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Connection of the Philosophical and the Pragmatic

One could argue—and I have myself many a time—that never before in human history has there been greater need for the presence of philosophical habit and the realization of philosophical wisdom. We find ourselves engaged in constant communication. Therefore, we find ourselves also immersed ever more in ideas. A theoretical grasp of those ideas seems necessary to practically incorporating them into our lives. But the contrast of philosophical practice and pragmatic exercise seems an irresoluble tension. This irresoluble tension has resulted in two distinct groups of persons who either do not or cannot communicate.

Thus, there are those who have the ability to do things in the world—“technologists”, in the broad sense of the term, as those in possession of pragmatic techne—and those who have an understanding of the world—“philosophers”, those who are in possession of episteme or even in some relation to sophia. But those who can do seem not to understand, while those who understand seem incapable of doing.

We see this tension realized in the discussions around artificial intelligence, politics, raising children, and the ever-increasing moral and psychological listlessness, acedia, which seems to ensnare more and more persons by the day. How can we overcome this tension, bringing understanding to those who can do, and the ability to do to those who understand? Join us this evening for our Philosophical Happy Hour to discuss!

Philosophical Happy Hour

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Come join us for drinks (adult or otherwise) and a meaningful conversation. Open to the public! Held every Wednesday from 5:45–7:15pm ET.

Time and the Ordering of Self-Motion

What is time? Many a philosopher has wrestled with this question, resulting in rather diverse results. Famous is Aristotle’s definition, which can be stated most simply as, “the measure of motion” (though, in truth, his claims are more complex than this). Famous also are the struggles to understand time in Book XI of Augustine’s Confessions and the posit of time as the unlimited and infinite a priori pure intuition grounding the possibility of all appearances by Immanuel Kant.

Most people, however, simply take “time” for granted. Primarily, this taking-for-granted comes from a default subjectivism. We speak often of “my time”. In speaking this way, we imply time is a possession or a resource. Indeed, many people worry about “wasting” and “spending” time. Thus, we schedule our days, our motions, by the clock and the calendar. We take an abstract representation of days, hours, and minutes and adjust ourselves to fit our living into that abstraction. Clock and calendar thereby become imperial forces that rule our lives.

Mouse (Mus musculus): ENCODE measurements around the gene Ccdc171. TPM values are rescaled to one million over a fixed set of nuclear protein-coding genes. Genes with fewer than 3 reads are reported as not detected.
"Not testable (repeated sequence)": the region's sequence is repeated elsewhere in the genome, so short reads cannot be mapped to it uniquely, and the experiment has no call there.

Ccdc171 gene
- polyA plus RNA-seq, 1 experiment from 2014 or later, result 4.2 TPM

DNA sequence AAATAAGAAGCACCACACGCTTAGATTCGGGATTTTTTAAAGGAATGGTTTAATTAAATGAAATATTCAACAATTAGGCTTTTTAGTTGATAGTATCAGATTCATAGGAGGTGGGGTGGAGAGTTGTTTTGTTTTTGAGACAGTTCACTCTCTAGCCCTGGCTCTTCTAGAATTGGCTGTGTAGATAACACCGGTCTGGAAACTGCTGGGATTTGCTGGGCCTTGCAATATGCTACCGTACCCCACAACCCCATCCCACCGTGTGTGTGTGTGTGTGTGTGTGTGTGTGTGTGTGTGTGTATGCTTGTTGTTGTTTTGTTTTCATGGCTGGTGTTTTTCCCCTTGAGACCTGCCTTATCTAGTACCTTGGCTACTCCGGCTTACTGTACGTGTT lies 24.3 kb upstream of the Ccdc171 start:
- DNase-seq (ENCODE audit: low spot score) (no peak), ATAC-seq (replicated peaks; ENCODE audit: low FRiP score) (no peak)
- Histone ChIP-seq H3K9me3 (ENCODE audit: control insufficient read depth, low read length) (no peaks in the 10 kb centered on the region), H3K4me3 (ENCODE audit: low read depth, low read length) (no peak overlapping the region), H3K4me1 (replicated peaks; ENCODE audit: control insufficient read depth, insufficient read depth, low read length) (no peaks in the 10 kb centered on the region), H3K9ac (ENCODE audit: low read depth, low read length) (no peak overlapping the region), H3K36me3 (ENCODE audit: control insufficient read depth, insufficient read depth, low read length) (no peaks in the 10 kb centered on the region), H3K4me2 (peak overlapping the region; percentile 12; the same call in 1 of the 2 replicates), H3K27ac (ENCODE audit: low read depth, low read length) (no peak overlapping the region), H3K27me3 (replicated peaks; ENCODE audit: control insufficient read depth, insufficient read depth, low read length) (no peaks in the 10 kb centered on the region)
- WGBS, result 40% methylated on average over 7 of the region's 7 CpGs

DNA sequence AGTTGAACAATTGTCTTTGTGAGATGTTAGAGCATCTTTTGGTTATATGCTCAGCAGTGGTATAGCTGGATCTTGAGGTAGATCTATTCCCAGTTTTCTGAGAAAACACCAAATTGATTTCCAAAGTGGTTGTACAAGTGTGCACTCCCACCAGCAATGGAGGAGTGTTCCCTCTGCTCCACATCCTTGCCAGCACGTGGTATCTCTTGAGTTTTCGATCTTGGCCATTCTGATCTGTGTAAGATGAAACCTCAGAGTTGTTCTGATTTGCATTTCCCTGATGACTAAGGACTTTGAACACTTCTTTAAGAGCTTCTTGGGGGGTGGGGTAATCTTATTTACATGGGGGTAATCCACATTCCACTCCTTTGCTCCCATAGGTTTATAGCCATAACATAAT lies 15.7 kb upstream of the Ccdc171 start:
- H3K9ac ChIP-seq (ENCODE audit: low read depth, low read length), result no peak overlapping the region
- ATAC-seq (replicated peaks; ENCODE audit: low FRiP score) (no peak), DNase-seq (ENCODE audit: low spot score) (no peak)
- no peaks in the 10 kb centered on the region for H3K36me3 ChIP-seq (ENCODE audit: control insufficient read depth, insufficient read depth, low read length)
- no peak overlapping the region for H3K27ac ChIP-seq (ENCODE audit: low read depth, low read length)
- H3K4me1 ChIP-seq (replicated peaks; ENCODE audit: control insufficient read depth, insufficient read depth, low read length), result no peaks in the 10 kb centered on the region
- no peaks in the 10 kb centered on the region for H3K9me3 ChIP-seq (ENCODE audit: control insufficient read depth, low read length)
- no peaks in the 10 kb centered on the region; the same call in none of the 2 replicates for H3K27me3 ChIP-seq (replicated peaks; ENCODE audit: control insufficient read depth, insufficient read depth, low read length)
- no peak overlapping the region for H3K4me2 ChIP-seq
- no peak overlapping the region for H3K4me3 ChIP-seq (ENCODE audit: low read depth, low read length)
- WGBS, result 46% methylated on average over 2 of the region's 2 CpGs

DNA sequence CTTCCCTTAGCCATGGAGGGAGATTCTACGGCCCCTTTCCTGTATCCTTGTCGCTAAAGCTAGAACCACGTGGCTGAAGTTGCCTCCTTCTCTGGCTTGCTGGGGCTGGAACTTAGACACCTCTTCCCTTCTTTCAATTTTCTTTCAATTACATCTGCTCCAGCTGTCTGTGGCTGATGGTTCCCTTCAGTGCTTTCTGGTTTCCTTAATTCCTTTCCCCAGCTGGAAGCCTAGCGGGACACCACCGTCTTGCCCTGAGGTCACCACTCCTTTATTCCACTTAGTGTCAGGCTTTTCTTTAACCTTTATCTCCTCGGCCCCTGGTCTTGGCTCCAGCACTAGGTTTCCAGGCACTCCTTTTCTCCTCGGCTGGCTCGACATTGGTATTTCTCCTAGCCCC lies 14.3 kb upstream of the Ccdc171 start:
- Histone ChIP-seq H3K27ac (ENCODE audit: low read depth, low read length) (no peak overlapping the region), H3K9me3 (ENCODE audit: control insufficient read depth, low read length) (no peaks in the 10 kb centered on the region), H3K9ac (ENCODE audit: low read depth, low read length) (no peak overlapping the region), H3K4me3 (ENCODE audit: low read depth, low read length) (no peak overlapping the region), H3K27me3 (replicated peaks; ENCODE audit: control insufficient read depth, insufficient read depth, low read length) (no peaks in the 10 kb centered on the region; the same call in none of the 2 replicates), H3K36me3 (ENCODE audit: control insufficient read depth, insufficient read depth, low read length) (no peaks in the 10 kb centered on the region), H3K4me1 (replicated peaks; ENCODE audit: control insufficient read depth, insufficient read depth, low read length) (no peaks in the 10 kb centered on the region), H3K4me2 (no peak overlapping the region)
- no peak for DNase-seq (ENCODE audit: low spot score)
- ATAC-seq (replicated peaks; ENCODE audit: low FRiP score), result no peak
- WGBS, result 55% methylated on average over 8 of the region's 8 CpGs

But must we live this way: under the tyrannical reign of the calendar? Has our taking-for-granted of time allowed us to fall under the sway of bad ideas, bad theories, and to instill in ourselves therefore bad practice?

What is time? Who can explain this easily and briefly? Who can comprehend this even in thought so as to articulate the answer in words? Yet what do we speak of, in our familiar everyday conversation, more than of time? We surely know what we mean when we speak of it. We also know what is meant when we hear someone else talking about it. What then is time? Provided that no one asks me, I know. If I want to explain it to an inquirer, I do not know. But I confidently affirm myself to know that if nothing passes away, there is no past time, and if nothing arrives, there is no future time, and if nothing existed there would be no present time. Take the two tenses, past and future. How can they ‘be’ when the past is not now present and the future is not yet present? Yet if the present were always present, it would not pass into the past: it would not be time but eternity. If then, in order to be time at all, the present is so made that it passes into the past, how can we say that this present also ‘is’? The cause of its being is that it will cease to be. So indeed we cannot truly say that time exists except in the sense that it tends towards non-existence.

Augustine c.395, Confessions XI, xiv (17).

We talk about time all the time. But we do not think about it. Thus, we talk about it—but never about what it is, or what it means. And not thinking about time, we allow false beliefs about it to creep in sideways, to steal time away from us. Ordering ourselves by the clock and calendar, we turn the measured into the measure. Instead of moving ourselves, we time ourselves. We impose time. Does it change the way we move ourselves?

Perhaps, therefore, we should think about time more—and talk about what it is. Is it something subjective, personal—rendered by our own minds, our own passing through experience? A dimension that extends throughout all corporeality? Is it “a number of motion fitting along the before-and-after?”

Come join us this Wednesday at our Philosophical Happy Hour to talk about what time is—and how we can have a better practical relationship with it through such theoretical clarifications!